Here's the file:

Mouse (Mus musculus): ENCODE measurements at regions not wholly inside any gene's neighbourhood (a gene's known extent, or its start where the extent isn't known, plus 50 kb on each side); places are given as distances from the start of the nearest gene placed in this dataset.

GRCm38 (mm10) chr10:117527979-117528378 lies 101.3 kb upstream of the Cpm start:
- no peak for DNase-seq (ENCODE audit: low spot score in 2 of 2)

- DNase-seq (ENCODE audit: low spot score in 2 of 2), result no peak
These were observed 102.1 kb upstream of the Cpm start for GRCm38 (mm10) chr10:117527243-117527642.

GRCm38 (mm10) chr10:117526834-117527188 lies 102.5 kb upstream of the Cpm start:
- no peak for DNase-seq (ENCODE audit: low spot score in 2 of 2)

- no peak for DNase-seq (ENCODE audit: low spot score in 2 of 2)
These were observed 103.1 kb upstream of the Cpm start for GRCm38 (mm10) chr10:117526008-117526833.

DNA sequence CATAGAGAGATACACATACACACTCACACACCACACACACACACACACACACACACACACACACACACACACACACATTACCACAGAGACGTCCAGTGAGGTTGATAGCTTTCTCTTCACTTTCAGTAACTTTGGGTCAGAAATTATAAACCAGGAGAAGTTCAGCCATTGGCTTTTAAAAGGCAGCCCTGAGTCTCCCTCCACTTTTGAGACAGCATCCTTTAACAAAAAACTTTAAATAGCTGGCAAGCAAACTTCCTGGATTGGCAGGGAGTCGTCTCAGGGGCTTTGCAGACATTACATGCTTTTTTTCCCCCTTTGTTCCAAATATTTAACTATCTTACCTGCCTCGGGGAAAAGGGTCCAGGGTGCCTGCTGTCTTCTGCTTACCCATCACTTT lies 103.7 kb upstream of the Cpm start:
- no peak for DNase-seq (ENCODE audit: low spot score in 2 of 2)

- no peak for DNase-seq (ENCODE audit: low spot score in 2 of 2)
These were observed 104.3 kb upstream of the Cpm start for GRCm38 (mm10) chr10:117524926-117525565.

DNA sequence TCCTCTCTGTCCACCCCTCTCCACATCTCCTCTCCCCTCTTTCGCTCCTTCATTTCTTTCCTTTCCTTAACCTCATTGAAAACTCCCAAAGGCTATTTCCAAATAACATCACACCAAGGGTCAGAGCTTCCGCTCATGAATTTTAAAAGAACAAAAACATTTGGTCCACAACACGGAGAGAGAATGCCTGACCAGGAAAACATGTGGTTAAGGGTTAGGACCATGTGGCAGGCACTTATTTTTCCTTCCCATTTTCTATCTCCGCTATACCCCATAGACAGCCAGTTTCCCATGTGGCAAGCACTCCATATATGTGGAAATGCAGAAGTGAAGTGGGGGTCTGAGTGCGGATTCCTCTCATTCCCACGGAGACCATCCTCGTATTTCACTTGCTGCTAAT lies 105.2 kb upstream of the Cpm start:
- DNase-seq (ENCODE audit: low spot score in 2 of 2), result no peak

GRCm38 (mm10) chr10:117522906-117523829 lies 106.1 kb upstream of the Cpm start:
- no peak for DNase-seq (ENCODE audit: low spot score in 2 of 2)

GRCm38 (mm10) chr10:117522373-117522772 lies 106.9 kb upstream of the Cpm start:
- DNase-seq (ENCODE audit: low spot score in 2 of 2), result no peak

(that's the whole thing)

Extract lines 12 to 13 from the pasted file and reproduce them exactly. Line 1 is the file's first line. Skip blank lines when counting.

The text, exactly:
- no peak for DNase-seq (ENCODE audit: low spot score in 2 of 2)
These were observed 104.3 kb upstream of the Cpm start for GRCm38 (mm10) chr10:117524926-117525565.